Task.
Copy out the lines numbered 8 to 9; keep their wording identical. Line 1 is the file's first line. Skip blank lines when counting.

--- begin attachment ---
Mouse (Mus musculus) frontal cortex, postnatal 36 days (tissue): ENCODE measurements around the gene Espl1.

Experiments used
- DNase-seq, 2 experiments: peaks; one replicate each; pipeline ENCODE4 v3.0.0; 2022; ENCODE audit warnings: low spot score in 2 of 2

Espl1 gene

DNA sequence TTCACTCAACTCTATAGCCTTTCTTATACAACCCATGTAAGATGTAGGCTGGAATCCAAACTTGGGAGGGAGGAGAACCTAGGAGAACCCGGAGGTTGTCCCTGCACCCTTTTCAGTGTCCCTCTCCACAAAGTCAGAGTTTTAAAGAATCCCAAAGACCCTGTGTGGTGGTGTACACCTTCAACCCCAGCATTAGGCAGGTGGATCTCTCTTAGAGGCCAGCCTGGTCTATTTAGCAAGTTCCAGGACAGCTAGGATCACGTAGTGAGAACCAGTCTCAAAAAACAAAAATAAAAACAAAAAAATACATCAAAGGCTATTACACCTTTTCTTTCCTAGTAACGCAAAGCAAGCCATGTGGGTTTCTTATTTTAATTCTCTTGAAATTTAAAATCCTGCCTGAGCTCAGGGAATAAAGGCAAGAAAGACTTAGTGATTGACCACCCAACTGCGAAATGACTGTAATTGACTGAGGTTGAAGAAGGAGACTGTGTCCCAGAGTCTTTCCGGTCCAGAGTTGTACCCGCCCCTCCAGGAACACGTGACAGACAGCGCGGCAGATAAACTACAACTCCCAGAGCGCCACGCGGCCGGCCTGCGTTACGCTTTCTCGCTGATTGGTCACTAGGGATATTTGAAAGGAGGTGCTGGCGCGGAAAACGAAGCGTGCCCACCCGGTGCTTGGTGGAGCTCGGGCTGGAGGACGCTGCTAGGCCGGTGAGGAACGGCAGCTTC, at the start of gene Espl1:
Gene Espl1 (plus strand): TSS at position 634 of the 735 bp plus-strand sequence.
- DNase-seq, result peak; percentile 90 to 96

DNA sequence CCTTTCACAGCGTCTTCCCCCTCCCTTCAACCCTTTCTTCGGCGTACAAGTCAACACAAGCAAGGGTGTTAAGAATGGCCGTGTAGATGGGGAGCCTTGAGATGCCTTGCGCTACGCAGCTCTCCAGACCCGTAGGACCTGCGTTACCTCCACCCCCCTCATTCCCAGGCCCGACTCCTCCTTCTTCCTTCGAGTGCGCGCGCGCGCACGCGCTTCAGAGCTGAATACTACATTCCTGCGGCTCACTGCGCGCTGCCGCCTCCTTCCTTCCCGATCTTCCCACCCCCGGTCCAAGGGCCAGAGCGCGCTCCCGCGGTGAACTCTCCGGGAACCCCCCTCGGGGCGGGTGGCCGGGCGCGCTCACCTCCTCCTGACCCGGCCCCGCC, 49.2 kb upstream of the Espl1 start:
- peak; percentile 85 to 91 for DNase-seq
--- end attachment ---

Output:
DNA sequence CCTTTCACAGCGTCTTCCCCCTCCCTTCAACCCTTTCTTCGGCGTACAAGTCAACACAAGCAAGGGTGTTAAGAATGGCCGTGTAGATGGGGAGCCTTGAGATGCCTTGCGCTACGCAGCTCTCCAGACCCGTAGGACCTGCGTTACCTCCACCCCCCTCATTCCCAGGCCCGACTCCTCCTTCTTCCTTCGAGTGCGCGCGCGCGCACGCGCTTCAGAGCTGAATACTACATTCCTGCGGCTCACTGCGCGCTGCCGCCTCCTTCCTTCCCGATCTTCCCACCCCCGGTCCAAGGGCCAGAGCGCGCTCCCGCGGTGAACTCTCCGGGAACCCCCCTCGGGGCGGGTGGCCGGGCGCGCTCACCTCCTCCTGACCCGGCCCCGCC, 49.2 kb upstream of the Espl1 start:
- peak; percentile 85 to 91 for DNase-seq